15 May 2015
Companies wishing to provide high-speed telecoms lines for businesses would be granted access to BT’s fibre networks, under Ofcom proposals announced today.
The measure is designed to promote competition and innovation in the £2bn market for ‘leased lines’ - dedicated, high-speed data links used by large businesses and mobile and broadband operators to transfer data on their networks.
Leased lines also provide vital, high-capacity links for schools, universities, libraries and other public bodies.
Take-up of these lines is growing as consumers use more data on smartphones, tablets, and connected TVs, and companies shift ever-increasing amounts of information between locations to support sophisticated internet services.
To ensure that businesses have effective choice, and to encourage competition and innovation, Ofcom is proposing a new requirement on BT - the largest supplier in the market, upon whose network many competitors’ services rely - to supply ‘dark fibre’ in areas outside central London.1
Ofcom is proposing that BT should give competitors physical access to its fibre-optic cables, allowing competing operators to take direct control of the connection. This service is often referred to as dark fibre, because the fibre-optic cables would not be ‘lit’ using BT’s electronic equipment. Instead, they would be ‘lit’ by the competitor installing its own equipment at either end of the cable.
BT is already required to offer wholesale leased line products, which bundle the fibre-optic cable and BT’s own network equipment, at regulated prices to competitors. BT would still be required to provide these services, but the new proposal would go further, allowing operators to use BT’s fibre-optic cables with their own equipment, rather than rely on BT’s.
This should increase the opportunity for competitors to create tailored, high-capacity data links at cost-effective prices for their customers.
Today’s measures are part of Ofcom’s Business Connectivity Market Review. In the review, Ofcom is also proposing to place new, minimum quality of service performance requirements on Openreach, the division of BT that installs and maintains connections to BT's network on behalf of competing providers.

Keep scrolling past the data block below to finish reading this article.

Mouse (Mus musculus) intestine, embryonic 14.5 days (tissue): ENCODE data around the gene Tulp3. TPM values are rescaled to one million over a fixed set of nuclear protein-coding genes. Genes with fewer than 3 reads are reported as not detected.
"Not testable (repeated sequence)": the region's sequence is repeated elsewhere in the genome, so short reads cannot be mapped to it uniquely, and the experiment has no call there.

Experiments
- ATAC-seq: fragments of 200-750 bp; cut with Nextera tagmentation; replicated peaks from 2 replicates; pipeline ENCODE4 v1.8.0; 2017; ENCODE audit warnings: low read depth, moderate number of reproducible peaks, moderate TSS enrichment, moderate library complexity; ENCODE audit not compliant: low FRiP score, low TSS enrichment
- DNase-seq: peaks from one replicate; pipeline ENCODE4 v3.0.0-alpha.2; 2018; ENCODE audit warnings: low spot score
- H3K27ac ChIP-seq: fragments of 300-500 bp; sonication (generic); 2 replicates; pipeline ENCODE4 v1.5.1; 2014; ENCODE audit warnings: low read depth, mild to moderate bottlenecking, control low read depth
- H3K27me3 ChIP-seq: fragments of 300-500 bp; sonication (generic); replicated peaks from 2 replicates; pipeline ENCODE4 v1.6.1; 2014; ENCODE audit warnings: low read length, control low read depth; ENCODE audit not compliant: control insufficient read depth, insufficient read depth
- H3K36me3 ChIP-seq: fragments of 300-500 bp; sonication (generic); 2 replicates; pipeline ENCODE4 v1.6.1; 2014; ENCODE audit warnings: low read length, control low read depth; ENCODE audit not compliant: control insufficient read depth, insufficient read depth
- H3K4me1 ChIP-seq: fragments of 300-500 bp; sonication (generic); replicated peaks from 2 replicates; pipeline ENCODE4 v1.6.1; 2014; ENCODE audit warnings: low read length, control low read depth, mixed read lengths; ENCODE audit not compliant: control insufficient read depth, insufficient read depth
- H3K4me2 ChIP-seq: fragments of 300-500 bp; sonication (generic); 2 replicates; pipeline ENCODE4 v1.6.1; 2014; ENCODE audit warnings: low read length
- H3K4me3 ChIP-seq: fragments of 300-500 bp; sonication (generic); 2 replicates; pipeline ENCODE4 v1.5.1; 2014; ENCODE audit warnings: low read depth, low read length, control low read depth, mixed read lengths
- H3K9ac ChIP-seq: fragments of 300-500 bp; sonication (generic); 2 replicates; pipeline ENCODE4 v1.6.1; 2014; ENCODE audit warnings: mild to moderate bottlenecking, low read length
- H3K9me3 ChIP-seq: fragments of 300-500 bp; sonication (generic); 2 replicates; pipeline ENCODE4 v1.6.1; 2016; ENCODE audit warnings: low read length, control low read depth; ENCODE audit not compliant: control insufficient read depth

Ofcom is concerned that Openreach often takes too long to install leased lines, and too often changes the date on which it promises to deliver services.
Since 2011, the average time between a customer’s order and the line being ready2 has increased from 40 to 46 working days. The first new quality of service rule would require Openreach to return this average to 40 working days by 2017, and maintain it thereafter.
Leased lines often require complex, bespoke installations, and the completion date can change due to factors such as street works or difficulty accessing premises. Nonetheless, Ofcom is concerned that, last year, Openreach only completed around half of leased line installations on the initial date it promised to its customer.
So Ofcom is also proposing a second rule to require Openreach to meet the original dates it promises customers in 80% of cases by 2016, and then reach 90% by 2018.
These proposed requirements for business leased lines would follow strict quality of service performance standards that Ofcom has already imposed on Openreach in the consumer telecoms market. The new rules would apply to high-speed ‘Ethernet’ services, the most common type of leased line used by businesses.
Jonathan Oxley, Ofcom Competition Group Director, said: “High-speed, fibre optic leased lines are invisible to most people. But they form a critical building block in the UK’s infrastructure that underpins people’s personal and working lives.
“Today’s proposals should help businesses across the UK who rely on high-speed data lines. We want to see more innovation, faster installations and more competition, by providing operators with the opportunity to deploy the technologies of their choice.”
Ofcom is proposing to deregulate in some areas of the leased lines market, including lifting supply and pricing requirements on all but the oldest services in central London, where competition is now sufficient to make this unnecessary.
Ofcom is also proposing to remove requirements on BT applying to very low-bandwidth leased lines. These services are often analogue and operate at speeds below 2 Mbit/s. Although they are based on technology dating back to the 1980s, they are still used by a limited number of public and infrastructure organisations.
Many users of these lines are moving to modern, faster alternatives, and BT is managing an orderly withdrawal of very low-bandwidth lines. The company wants to cease accepting new orders in 2016, and complete the transition of remaining lines by 2020.
As the market is moving to newer, more sustainable alternatives, Ofcom is proposing to remove supply and pricing requirements on BT for very low-bandwidth networks. Ofcom will also help ensure customers understand how to migrate by engaging with industry regulators, user groups and providers over the coming years.
Today’s proposals are subject to consultation, closing on 31 July 2015. Ofcom expects to publish its final decisions in the first quarter of 2016, taking effect in April 2016.
As part of the dark fibre proposals, Ofcom would require BT to publish a draft ‘reference offer’ for industry, containing wholesale pricing and terms for access, in mid-2016.
This would then be subject to negotiation between BT and other providers, with a view to BT publishing a final reference offer before the end of 2016. Dark fibre access would then be available to telecoms providers from April 2017.3